What Parents Need to Know
Parents need to know that this classic family tale is exceedingly G-rated -- for lively songs, fuzzy animals, dancing and cavorting. But watch out for some dated stereotypes, including that of a "Red Indian" called Long Arrow who sends an illiterate message along with an animal he's captured for Doolittle. Women also get second-class status, which is evident when Dolittle claims that he treated Emma "very well," even though she's a female. Children younger than 5 will appreciate the fun and silliness, but may be impatient with the slow first half.
- Families can talk about some of the dated stereotypes in this movie. Which stereotypes did you notice? What was your reaction? Is the movie still enjoyable even with these elements? Do you think people still believe in these kinds of stereotypes?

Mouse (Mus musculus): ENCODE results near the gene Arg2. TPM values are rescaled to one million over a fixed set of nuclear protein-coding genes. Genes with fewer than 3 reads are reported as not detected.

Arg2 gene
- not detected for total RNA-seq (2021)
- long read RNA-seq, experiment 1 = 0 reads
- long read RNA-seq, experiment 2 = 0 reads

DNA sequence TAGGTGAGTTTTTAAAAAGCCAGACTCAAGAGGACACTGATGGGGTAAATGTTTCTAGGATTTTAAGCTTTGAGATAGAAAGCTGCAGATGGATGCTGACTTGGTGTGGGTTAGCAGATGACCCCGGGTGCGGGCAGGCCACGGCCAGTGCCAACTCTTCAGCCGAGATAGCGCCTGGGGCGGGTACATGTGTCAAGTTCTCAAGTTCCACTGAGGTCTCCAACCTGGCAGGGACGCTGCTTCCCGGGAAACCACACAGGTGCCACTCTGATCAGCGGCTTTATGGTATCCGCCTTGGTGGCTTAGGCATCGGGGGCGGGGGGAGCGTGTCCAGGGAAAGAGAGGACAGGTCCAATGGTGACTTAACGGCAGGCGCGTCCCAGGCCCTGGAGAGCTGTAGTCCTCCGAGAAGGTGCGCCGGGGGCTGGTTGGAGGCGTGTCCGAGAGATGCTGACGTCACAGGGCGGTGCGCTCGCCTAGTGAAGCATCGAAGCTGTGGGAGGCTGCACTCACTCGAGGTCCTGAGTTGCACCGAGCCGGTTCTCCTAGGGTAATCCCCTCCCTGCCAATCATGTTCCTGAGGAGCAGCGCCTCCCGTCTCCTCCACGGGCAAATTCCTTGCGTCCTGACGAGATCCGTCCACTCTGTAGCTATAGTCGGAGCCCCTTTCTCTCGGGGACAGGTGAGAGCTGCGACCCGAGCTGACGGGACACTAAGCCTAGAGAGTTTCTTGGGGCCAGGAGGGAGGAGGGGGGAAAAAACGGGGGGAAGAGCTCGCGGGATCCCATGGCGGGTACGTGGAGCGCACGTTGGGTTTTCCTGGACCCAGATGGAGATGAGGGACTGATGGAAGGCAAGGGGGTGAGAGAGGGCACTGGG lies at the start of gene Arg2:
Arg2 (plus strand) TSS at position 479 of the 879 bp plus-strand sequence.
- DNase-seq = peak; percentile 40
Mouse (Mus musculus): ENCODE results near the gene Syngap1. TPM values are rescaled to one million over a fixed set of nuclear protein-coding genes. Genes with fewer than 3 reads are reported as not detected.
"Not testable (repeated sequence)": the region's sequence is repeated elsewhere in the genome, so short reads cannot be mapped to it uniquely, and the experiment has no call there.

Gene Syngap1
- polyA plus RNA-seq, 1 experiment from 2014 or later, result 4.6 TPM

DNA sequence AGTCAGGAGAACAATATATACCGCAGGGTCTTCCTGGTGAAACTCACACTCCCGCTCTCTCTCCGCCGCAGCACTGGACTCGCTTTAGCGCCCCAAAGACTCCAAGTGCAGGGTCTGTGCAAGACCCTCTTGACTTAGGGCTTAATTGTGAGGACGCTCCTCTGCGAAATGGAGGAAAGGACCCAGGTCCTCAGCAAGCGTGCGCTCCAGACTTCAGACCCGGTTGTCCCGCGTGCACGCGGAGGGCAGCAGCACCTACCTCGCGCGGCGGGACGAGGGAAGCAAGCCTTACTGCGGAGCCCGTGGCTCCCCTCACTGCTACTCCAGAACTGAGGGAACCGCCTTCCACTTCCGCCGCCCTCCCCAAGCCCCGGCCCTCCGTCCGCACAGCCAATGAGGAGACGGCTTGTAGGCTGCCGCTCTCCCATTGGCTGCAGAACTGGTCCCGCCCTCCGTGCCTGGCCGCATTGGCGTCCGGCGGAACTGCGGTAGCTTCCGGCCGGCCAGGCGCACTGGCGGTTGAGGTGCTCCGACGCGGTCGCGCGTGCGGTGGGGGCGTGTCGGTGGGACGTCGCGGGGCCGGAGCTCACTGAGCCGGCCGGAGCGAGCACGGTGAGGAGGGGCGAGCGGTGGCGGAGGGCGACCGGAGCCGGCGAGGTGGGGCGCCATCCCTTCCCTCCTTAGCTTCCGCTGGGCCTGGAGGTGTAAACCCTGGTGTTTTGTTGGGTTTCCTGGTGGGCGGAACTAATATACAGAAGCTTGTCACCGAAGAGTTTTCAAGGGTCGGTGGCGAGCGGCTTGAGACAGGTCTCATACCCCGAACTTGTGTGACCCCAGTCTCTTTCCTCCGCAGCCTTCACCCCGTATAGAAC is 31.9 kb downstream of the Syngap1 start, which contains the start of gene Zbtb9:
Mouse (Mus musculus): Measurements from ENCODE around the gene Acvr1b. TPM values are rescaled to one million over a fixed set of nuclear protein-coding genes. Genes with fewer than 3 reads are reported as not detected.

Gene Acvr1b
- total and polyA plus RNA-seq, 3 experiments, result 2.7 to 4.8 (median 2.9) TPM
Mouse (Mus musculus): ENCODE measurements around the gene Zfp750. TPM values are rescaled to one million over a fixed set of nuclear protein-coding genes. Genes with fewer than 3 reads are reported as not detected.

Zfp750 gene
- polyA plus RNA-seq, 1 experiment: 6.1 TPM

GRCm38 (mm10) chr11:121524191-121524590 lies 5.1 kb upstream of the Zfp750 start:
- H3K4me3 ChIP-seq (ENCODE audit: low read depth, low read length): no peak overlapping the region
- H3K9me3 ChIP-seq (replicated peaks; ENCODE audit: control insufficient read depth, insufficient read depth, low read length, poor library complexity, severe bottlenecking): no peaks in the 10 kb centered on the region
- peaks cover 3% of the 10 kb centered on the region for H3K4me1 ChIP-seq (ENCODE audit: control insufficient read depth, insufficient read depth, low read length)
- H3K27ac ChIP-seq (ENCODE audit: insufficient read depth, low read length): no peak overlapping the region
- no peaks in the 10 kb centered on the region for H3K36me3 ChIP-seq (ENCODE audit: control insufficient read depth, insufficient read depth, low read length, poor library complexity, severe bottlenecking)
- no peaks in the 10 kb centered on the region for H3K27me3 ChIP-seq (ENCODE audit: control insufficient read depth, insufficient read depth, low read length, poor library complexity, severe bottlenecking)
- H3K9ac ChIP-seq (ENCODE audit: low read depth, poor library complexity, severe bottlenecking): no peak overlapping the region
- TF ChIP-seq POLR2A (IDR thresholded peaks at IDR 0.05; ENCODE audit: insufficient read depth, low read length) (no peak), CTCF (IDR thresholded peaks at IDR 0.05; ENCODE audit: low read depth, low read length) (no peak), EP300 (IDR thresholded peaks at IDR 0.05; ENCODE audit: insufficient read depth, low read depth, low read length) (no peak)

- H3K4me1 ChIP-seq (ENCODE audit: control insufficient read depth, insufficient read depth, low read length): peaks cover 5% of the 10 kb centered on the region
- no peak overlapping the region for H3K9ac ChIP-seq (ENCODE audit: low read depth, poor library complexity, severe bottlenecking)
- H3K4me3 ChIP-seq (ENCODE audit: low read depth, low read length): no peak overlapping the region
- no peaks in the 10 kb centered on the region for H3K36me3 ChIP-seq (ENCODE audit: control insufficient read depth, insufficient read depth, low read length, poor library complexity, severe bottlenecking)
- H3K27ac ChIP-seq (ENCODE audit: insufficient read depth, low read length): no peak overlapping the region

- Talk about learning different languages (Dolittle knows498), and use it as a jumping off point for encouraging languagedevelopment in their own children.
- The film makes a plea for humans to treat each other with civility and kindness. How can your family encourage kindness? What steps can you take to make the world a more civil place?